Are zero tolerance policies effective in schools? American Psychological Association Zero Tolerance Task Force. (2008) American Psychologist Vol. 63, No. 9, 852–862.
“Although there can be no dispute that schools must do all that can be done to ensure the safety of learning environments, controversy has arisen about the use of zero tolerance policies and procedures to achieve those aims. In response to that controversy, and to assess the extent to which current practice benefits students and schools, the American Psychological Association convened a task force to evaluate the evidence and to make appropriate recommendations regarding zero tolerance policies and practices. An extensive review of the literature found that, despite a 20-year history of implementation, there are surprisingly few data that could directly test the assumptions of a zero tolerance approach to school discipline, and the data that are available tend to contradict those assumptions. Moreover, zero tolerance policies may negatively affect the relationship of education with juvenile justice and appear to conflict to some degree with current best knowledge concerning adolescent development. To address the needs of schools for discipline that can maintain school safety while maximizing student opportunity to learn, the report offers recommendations for both reforming zero tolerance where its implementation is necessary and for alternative practice to replace zero tolerance where a more appropriate approach is indicated.” Click here for full report.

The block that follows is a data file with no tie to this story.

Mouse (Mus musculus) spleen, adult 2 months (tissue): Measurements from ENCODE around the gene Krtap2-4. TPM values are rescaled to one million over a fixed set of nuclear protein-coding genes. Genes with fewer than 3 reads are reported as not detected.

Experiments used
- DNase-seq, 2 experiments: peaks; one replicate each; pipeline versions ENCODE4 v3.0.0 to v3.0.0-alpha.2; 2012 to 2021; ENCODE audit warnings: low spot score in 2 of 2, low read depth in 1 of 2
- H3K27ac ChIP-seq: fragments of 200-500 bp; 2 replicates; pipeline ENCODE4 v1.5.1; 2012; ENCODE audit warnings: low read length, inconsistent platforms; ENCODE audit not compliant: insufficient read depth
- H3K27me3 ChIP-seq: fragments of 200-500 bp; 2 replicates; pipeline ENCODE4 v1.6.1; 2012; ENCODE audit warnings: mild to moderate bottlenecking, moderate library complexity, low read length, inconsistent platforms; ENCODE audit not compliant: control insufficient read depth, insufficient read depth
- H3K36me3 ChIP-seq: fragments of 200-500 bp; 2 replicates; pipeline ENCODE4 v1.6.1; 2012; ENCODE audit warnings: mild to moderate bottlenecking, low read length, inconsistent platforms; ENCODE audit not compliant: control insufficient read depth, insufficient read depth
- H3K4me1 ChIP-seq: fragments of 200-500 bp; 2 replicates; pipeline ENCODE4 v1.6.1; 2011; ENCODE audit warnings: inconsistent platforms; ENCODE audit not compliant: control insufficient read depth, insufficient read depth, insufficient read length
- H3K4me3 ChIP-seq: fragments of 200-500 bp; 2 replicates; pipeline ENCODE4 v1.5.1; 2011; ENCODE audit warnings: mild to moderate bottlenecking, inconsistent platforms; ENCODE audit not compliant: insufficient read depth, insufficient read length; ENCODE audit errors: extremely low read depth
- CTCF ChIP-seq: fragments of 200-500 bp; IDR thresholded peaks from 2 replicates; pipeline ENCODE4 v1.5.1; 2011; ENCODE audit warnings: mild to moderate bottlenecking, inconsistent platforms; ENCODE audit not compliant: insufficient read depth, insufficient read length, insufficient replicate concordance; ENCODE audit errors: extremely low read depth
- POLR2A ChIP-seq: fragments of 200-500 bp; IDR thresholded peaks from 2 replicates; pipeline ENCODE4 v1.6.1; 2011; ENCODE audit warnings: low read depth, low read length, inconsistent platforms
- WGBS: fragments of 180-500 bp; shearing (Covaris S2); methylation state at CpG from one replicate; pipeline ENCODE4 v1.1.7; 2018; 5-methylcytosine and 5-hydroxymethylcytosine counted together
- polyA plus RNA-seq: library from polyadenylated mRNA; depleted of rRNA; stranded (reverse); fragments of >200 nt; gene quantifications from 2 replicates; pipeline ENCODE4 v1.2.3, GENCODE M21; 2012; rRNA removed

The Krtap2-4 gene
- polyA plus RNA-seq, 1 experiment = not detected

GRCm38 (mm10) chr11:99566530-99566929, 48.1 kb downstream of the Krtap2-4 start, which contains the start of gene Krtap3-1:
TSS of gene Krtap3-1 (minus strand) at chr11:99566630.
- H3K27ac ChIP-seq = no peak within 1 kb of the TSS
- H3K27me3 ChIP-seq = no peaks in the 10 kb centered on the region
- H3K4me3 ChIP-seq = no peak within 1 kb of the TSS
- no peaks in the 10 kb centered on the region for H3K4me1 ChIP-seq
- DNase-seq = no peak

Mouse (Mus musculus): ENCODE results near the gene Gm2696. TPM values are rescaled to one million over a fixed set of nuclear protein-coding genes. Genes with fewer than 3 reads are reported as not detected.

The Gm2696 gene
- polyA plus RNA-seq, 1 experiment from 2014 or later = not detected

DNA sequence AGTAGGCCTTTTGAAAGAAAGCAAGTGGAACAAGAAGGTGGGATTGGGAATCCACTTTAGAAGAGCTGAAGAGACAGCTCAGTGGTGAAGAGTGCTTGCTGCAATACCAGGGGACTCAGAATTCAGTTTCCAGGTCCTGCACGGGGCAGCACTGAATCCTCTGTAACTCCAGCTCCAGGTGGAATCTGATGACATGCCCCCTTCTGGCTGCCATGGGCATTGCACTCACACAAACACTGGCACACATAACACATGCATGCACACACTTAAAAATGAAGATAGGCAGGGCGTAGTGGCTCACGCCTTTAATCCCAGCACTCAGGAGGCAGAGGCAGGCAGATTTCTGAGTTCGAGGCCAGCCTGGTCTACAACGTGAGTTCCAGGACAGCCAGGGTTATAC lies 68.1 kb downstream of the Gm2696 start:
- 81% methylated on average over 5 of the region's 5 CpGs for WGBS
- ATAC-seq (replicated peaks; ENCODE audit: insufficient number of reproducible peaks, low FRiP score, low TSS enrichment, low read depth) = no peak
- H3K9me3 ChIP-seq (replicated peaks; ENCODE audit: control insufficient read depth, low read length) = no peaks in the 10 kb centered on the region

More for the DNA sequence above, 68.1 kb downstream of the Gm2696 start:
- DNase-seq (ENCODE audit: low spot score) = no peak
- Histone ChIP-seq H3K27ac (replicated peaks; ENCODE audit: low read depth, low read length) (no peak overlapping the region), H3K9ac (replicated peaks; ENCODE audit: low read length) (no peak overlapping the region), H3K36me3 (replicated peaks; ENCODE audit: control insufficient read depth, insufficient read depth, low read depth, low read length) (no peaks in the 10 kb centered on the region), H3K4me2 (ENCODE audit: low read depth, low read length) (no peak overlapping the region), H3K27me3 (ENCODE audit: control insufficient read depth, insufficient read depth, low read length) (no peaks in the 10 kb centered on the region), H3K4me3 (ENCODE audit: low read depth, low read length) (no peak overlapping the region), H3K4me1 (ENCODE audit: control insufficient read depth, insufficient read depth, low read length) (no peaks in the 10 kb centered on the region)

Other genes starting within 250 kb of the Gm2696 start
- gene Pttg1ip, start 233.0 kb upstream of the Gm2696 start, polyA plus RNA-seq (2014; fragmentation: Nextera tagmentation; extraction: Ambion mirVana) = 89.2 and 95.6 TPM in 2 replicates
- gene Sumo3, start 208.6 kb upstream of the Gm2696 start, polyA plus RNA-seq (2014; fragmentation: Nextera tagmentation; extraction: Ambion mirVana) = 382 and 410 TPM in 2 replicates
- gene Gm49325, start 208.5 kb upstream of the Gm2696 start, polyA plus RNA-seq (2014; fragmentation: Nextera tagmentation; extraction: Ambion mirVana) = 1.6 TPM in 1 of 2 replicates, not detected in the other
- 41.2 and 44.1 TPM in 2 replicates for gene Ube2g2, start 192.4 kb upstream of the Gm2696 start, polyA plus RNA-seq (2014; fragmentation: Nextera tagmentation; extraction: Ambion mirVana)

Improving School Climate, Findings From Schools Implementing Restorative Practices. Lewis, Sharon. (2009) International Institute of Restorative Practices.
In this 36-page PDF document, IIRP Director of Research Sharon Lewis presents disciplinary and other data from U.S., Canadian and British schools that have implemented restorative practices. From the pre-face: “Taken together and ‘in their own words,’ it is clear that restorative practices is having a positive effect on the lives of many students and is changing the climate of many schools.” >Click here for the full report.
Can restorative practices in schools make a difference? McClusky, G., Lloyd, G., Kane, J., Riddell, S., Stead, J., & Weedon, E. (2008). Educational Review, 60(4), 405-417.
Restorative practices (RP) developed in schools from growing international practice in restorative justice with offenders. Some schools in the UK looking for solutions to concerns about indiscipline and disaffection and violence have been enthused by its basic premise; the need to restore good relationships when there has been conflict or harm; and develop a school ethos that reduces the possibilities of such conflict arising. The approach seems compatible with the recognition of schooling as a complex task, with increasingly wider demands on schools in a diverse and changing world where teachers’ work can often be challenging and stressful. Click here for the full article.
Restorative justice and its effects on (racially disparate) punitive school discipline.David Simpson (2012) UCLA School of Law
I investigated whether the implementation of Restorative Justice significantly reduced racial disproportionality in school discipline vis-à-vis African American students. In particular, I analyzed whether the disparity in black suspension percentage as compared to white suspension percentage—measured by the difference between black suspension percentage and white suspension percentage)—was reduced by a greater amount in schools that implemented Restorative Justice than in those that did not. Click here for the full article.
Restoring School Communities: A Report on the Colorado Restorative Justice in Schools Program. Ierley, A., Ivker, C. (2003) VOMA Connections, Research and Practice Winter 2003.